Born in Calcutta to Ramsarni and Prithviraj Kapoor, he was christened Balbir Raj – in keeping with the Kapoor family tradition of adopting the word ‘Raj’ (or king) in its many variations. However, his mother did not like the name and began calling him Shashi – or moonbeam – since as a child, he was obsessed with the moon and spent long hours gazing at it. This wad of information comes from the book, Shashi Kapoor: The Householder, The Star, written by Aseem Chhabra in collaboration with movie mogul Karan Johar, exactly 15 months before this evergreen hero of the silver screen breathed his last at 79 on December 4, 2017.
He was the Kapoor with a difference. He was one of those men you’d long to see shirtless and that’s not to say Shashi Kapoor was all about the steaminess. Here was a man who embodied quintessential Bollywood masala, at the same time daring to push boundaries with his abstract choices in non-conformist roles. As the nation mourns his loss, here’s looking at the man who lived, his movies and his magic…
FAREWELL RAINBOW MAN, OUR VERY OWN FEMINIST
In 1970’s Bombay Talkie, Shashi Kapoor had an onscreen lip-lock with his wife Jennifer Kendal; in 1987, he chose to act in a film titled Sammy and Rosie Get Laid and though, he played neither Sammy nor Rosie, his very presence in the film went on to speak volumes about his open-mindedness at a time when Indian films were reeling desolately under the demands of patriarchy. Even in scripts that portrayed him as somewhat of an anti-hero (Satyam Shivam Sundaram, for instance), he managed to champion radicalism through is approach. He may not have made a hue and cry about it, but his heart beat for equality – deep down Shashi was a feminist – a Kapoor man, whose wife continued to work in films after marriage, right until she passed way in ’84 unlike the many Kapoor brides, including Babita and Neetu Singh Kapoor who had to kiss goodbye to the glamour ship, having wed into the clan.
JAB SHASHI MET JENNIFER
Jennifer Kendal was on a theatre tour of English drama Shakespearana, in Asia, when she met Shashi Kapoor. But it was not until 1957, when they went to Singapore for a show that the duo expressed their love for each other. According to film historian, Praveish Vishwanath: “It was his suave cosmopolitanism that saw him get close to the Kendals, who also shared his passion for Shakespeare and theatre.” Shashi Kapoor’s sister-in-law, Felicity Kendal, writes in her autobiography, White Cargo, about that one evening when her sister – five years older than Shashi – went to the Royal Opera House in Bombay to catch a performance by Prithvi theatres. “Shashi was backstage and happened to look through the curtains; that’s when he caught a glimpse of her. There she was dressed in a black-and-white polka-dotted summer dress with a halter neckline… [he] fell instantly in love… The next afternoon, I was sitting in a Chinese restaurant, watching Jennifer and Shashi fall in love over their noodles. They would stay together till she dies, through thick and sometimes very thin… She had met in Shashi the man she wanted forever.” And indeed, they lived their vows till her very last breath before she succumbed to cancer.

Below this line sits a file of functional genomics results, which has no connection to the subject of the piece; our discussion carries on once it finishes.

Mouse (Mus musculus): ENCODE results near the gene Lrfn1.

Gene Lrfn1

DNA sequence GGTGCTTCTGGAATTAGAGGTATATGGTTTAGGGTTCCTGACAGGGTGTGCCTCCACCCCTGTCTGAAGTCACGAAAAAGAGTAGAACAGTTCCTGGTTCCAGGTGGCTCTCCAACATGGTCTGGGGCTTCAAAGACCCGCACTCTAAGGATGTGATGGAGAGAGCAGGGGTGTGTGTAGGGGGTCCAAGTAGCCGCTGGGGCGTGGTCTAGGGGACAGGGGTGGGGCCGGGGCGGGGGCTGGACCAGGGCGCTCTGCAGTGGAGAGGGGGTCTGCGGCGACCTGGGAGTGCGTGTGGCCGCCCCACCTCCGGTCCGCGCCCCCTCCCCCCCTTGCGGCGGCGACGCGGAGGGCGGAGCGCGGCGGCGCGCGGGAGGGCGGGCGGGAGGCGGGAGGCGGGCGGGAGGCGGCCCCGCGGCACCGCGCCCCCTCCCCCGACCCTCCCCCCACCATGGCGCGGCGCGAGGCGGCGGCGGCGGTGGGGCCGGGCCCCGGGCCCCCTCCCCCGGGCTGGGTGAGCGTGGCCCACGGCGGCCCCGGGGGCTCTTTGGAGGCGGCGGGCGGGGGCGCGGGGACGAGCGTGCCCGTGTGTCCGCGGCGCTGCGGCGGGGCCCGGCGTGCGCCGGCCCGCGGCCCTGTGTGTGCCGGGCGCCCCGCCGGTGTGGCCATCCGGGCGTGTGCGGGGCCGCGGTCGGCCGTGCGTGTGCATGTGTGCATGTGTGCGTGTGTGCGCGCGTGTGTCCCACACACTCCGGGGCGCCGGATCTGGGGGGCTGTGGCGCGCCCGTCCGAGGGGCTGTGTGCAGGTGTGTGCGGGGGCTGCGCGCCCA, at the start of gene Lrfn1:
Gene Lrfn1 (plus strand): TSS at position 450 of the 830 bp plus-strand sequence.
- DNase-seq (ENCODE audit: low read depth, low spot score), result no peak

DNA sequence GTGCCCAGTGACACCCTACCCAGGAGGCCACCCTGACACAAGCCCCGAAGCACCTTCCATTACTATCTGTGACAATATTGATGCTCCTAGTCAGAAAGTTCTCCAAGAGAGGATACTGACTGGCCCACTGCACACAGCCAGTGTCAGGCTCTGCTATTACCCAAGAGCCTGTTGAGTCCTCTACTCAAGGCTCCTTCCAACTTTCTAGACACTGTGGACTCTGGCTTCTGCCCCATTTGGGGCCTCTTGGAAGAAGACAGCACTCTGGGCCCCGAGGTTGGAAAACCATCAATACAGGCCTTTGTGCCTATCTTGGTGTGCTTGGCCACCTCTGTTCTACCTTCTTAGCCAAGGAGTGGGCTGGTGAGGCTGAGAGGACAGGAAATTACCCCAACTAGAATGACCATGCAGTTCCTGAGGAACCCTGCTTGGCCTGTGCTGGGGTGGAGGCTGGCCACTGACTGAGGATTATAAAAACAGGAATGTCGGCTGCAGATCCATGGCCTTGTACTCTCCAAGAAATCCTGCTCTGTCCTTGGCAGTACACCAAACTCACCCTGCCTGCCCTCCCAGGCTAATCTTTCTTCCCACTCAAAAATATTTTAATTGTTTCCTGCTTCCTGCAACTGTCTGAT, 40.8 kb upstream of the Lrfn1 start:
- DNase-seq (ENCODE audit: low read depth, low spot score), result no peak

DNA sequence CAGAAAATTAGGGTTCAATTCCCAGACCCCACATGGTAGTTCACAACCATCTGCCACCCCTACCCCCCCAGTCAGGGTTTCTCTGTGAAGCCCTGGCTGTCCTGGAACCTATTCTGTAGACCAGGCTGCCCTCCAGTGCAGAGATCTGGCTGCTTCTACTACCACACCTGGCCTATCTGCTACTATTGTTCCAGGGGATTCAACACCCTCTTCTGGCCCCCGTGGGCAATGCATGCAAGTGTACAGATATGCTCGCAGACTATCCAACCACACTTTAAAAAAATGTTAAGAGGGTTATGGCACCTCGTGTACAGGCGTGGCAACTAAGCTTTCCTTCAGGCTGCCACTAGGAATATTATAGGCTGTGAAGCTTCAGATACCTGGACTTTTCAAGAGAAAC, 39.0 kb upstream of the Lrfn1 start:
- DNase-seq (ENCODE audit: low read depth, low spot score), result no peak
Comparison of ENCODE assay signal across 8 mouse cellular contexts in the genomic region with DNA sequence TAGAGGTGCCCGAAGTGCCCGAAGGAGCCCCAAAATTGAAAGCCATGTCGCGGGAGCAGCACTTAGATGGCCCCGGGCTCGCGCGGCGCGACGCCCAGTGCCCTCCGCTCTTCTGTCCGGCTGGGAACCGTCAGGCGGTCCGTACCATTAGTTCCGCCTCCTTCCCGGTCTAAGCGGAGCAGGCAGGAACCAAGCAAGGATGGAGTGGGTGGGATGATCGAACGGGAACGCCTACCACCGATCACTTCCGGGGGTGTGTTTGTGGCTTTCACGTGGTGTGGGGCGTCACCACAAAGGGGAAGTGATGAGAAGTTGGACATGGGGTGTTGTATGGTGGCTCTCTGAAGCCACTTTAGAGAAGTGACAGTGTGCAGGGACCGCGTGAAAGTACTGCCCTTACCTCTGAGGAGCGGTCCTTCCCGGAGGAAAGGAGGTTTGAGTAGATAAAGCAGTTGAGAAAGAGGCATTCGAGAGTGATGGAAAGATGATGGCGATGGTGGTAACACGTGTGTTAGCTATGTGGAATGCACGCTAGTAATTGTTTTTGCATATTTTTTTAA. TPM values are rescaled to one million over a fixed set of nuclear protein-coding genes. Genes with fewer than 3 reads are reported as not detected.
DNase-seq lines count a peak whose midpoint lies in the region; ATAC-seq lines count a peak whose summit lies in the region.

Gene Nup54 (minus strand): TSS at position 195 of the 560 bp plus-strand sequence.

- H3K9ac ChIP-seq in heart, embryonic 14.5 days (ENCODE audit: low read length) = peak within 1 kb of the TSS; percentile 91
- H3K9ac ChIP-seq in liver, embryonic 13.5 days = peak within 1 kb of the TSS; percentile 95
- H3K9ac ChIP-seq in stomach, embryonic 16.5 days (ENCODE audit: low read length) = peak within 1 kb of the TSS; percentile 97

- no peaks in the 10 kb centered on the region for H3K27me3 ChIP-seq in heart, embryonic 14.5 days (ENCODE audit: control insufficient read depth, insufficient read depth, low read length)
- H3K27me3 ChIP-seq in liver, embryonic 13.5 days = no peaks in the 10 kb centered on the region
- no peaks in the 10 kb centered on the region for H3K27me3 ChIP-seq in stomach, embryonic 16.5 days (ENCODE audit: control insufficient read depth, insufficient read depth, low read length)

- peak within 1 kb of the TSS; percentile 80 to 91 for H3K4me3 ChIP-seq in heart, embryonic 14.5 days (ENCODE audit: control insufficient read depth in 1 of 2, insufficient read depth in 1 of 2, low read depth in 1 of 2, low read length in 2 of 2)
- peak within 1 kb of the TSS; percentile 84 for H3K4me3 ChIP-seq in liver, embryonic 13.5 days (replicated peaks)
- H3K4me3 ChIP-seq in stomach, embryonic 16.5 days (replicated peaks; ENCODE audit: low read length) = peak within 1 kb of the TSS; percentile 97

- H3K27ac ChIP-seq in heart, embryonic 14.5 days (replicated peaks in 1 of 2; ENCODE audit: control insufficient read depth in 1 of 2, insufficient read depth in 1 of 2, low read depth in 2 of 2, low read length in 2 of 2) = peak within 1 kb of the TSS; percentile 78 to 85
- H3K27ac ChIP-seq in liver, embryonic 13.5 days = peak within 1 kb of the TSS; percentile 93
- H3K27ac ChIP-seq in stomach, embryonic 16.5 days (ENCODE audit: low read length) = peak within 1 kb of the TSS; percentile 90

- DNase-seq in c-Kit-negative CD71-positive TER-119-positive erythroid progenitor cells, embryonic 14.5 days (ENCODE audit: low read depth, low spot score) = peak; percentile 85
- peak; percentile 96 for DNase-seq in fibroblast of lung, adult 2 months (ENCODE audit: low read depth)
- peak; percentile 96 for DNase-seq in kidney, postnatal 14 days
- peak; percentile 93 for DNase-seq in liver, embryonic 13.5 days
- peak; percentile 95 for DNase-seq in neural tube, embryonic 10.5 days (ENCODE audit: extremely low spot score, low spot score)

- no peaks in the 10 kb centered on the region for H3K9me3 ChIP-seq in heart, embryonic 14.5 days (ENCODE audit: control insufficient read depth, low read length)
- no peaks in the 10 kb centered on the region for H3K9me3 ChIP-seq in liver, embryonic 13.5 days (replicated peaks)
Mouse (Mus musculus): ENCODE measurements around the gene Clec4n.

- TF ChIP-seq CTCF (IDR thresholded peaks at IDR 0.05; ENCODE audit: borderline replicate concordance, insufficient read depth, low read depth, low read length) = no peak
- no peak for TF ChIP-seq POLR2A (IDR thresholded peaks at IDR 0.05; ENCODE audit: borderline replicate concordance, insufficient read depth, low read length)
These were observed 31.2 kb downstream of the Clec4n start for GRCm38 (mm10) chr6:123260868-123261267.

He was the Kapoor who thundered with Deewar– making the demure Mere Paas Ma Hain an immortal part of Indian pop cult – a Kapoor, who also dared to experiment with offbeat films like Kalyug and Shakespeare Wallah; and, the very Kapoor, who 16 years after his father’s death, took it upon himself to transform Prithvi Raj Kapoor’s dream of a permanent home for his 150-member travelling theatre group, into reality. And thus, Prithvi was born. In 1974, when Shashi Kapoor bought two plots to set up what went on to become one of the most iconic theatres of Mumbai, his wife, Jennifer, wrote to her sister expressing her concern: “Shashi is mad, he wants to build a theatre!” However, that did not stop her from supporting her husband’s venture whole-heartedly. Eventually, a number of his friends from the film fraternity got together to raise funds and there was no looking back. It went on to pave the trend of star shows that are such a rage today.